This book is intended as a reference work for film lovers who are navigating Mikio Naruse’s long and long-inaccessible career. To the best of my knowledge, the only Naruse films omitted from this survey are 1941’s SHANGHAI MOON, which exists in partial form and does not circulate, and those that are not known to exist. The separately released films LEARN FROM EXPERIENCE PART I and LEARN FROM EXPERIENCE PART II are discussed within a single entry; all other extant Naruse films have their own entry.
The entries are based on blurbs that were written between 2005, when a traveling Naruse retrospective played New York, and 2013, after fan subtitling had made all extant Naruse films accessible to English speakers. These blurbs first appeared on the Google group NaruseRetro, and have been extensively revised for inclusion here. Among the materials used to expand the current versions is a conversation about silent Naruse with Danny Kasman and David Phelps that was published at MUBI.com.
This collection cannot hope to supersede what is currently the only book-length English language study of Naruse’s career, Catherine Russell’s The Cinema of Naruse Mikio: Women and Japanese Modernity, an infinitely richer resource for historical and industrial context, biographical information, and the story content of individual films. I did not completely neglect contextual concerns or plot description, but my focus is on the aesthetic strategies within individual films and on the connections among them.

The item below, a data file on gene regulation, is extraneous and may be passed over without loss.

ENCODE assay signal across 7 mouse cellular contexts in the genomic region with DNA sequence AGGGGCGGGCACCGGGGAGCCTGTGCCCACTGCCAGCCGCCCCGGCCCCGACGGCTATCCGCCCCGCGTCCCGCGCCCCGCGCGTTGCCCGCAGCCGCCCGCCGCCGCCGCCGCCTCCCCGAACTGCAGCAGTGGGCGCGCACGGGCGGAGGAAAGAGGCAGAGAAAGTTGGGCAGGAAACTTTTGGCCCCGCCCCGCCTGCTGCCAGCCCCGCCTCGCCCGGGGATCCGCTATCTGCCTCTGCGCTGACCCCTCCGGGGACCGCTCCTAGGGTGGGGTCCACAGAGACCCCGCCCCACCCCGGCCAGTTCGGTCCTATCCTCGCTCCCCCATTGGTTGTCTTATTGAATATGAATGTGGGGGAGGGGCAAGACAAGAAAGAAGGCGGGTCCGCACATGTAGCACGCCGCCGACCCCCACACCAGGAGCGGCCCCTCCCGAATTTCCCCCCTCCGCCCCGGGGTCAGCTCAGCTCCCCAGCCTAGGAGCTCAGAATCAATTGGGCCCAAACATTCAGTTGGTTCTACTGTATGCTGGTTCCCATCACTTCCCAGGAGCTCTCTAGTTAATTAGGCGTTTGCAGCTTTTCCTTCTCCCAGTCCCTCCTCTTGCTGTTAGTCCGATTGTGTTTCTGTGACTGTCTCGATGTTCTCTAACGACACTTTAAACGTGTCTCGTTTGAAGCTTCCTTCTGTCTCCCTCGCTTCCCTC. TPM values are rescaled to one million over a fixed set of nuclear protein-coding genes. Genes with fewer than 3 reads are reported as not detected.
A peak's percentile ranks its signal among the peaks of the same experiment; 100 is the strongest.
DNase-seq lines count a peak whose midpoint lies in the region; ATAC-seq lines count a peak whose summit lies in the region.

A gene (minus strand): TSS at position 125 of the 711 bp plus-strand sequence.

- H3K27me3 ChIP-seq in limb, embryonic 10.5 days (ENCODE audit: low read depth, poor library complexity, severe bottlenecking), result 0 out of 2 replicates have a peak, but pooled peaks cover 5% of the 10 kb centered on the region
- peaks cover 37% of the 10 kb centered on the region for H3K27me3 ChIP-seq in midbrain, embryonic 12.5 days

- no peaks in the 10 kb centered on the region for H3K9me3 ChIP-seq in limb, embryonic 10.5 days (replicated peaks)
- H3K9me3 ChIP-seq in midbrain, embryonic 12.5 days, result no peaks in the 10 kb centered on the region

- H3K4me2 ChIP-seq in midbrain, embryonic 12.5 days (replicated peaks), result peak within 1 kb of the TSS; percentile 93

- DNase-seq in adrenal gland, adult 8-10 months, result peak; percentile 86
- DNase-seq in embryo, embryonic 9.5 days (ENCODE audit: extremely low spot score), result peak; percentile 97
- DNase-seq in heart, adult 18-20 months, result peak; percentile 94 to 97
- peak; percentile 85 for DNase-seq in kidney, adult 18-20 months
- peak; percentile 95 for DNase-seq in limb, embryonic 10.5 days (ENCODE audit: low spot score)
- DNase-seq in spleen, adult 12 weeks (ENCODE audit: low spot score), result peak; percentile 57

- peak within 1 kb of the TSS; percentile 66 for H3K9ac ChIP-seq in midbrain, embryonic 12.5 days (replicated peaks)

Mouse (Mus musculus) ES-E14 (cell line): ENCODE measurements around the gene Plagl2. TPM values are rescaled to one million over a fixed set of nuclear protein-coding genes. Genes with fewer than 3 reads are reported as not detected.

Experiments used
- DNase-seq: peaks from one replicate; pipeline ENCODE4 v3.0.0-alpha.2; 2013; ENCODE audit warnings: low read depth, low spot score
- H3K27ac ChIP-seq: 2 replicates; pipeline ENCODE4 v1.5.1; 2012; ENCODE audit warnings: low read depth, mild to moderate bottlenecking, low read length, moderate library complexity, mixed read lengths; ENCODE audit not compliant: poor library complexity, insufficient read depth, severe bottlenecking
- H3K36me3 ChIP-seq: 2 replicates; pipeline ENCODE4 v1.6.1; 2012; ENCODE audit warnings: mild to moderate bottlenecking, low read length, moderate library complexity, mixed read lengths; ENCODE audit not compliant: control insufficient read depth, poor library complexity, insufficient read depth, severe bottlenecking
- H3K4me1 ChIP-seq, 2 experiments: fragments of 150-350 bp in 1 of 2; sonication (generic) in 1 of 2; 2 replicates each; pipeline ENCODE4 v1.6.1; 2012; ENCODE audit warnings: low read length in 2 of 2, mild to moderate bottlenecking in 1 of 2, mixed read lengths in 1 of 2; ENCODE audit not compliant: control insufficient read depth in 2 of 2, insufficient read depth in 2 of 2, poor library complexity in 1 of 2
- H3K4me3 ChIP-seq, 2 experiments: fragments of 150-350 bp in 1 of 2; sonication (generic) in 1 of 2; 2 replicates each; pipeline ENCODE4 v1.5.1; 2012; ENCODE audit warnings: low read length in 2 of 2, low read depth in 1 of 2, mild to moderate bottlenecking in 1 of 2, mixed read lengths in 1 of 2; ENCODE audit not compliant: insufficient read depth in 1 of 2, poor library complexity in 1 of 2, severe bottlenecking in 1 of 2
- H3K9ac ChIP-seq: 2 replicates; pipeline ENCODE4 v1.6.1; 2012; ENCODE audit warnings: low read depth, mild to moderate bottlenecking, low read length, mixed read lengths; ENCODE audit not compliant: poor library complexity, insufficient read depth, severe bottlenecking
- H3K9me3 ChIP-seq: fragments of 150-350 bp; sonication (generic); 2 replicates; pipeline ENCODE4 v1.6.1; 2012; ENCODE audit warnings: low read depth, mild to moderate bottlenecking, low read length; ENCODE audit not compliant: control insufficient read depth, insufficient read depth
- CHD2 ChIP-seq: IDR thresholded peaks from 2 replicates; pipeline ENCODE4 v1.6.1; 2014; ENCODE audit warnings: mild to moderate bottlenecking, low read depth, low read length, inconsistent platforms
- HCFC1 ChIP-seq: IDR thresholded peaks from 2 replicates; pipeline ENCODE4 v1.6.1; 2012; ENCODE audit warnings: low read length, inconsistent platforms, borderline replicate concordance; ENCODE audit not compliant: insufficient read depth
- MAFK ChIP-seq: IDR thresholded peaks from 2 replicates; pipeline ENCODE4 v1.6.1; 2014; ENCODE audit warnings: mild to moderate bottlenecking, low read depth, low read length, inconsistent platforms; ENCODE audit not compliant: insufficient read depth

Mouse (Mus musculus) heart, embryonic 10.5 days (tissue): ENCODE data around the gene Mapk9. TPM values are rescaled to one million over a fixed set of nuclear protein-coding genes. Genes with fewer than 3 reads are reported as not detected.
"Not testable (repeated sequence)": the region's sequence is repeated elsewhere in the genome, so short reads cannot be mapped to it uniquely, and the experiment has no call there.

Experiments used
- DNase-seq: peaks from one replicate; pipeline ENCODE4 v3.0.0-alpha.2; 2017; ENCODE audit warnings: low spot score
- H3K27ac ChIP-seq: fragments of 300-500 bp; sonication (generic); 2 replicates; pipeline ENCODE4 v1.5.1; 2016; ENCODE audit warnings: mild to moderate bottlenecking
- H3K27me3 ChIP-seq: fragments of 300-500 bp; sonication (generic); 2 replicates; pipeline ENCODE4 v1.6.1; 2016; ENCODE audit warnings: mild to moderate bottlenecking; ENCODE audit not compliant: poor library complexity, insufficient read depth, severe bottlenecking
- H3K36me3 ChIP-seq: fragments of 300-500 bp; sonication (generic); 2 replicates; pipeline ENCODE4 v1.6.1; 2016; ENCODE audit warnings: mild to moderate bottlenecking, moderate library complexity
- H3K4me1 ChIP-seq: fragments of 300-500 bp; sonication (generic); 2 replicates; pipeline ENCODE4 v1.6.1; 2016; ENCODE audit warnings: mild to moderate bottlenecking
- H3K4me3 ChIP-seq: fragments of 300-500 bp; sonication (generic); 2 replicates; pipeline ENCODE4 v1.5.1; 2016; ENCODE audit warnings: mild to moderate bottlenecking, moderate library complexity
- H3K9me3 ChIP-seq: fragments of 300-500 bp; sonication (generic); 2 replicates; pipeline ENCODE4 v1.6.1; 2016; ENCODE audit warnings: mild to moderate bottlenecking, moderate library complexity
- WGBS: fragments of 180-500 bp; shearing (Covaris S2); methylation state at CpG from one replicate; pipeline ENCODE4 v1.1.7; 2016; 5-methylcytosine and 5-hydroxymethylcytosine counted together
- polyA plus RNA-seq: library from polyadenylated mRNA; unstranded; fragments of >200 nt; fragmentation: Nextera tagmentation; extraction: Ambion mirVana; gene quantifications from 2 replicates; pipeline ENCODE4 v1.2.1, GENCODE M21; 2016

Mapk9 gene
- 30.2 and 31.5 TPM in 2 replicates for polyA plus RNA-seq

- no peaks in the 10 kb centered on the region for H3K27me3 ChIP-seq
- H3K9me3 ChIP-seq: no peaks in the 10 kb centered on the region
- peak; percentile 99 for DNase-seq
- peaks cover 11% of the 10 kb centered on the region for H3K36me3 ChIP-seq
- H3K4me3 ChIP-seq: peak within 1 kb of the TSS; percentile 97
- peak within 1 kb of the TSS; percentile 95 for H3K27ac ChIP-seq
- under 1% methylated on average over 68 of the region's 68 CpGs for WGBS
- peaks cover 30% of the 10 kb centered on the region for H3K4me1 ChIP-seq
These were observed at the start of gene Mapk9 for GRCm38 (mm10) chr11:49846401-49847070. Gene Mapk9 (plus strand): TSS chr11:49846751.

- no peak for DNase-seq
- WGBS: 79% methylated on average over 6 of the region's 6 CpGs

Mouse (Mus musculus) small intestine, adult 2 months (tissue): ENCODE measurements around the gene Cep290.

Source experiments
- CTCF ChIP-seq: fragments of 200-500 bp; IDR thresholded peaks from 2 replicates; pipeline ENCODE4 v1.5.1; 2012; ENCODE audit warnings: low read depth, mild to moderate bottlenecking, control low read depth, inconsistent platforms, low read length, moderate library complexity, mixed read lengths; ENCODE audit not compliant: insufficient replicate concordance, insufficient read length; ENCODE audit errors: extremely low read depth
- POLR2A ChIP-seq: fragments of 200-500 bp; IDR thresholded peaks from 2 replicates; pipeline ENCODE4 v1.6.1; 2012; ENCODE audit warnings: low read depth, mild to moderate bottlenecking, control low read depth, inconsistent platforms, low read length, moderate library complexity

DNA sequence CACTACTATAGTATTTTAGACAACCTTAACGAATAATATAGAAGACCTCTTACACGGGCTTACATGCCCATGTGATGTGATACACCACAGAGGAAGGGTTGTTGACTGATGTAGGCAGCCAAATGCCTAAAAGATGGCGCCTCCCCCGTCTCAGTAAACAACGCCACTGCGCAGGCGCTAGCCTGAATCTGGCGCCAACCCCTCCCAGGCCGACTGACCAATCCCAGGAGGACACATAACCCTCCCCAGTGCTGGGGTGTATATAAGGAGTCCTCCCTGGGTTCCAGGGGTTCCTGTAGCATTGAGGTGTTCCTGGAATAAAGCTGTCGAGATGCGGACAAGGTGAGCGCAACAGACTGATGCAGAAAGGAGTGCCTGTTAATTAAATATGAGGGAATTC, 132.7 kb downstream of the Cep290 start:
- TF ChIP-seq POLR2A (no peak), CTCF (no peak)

I was unable to avoid plot spoilers, so read with caution.
Many thanks to Chizuru Usui for help in researching Naruse’s career, to Youni Lo and Erica Yun-I Lin for their translations, and to my Naruse comrades over the decades for materials and discussion: Glynford Hatfield, Steve Russell, Michael Kerpan, Blake Lucas, Keith Uhlich, Dan Callahan, Danny Kasman, Jaime Christley, and many others.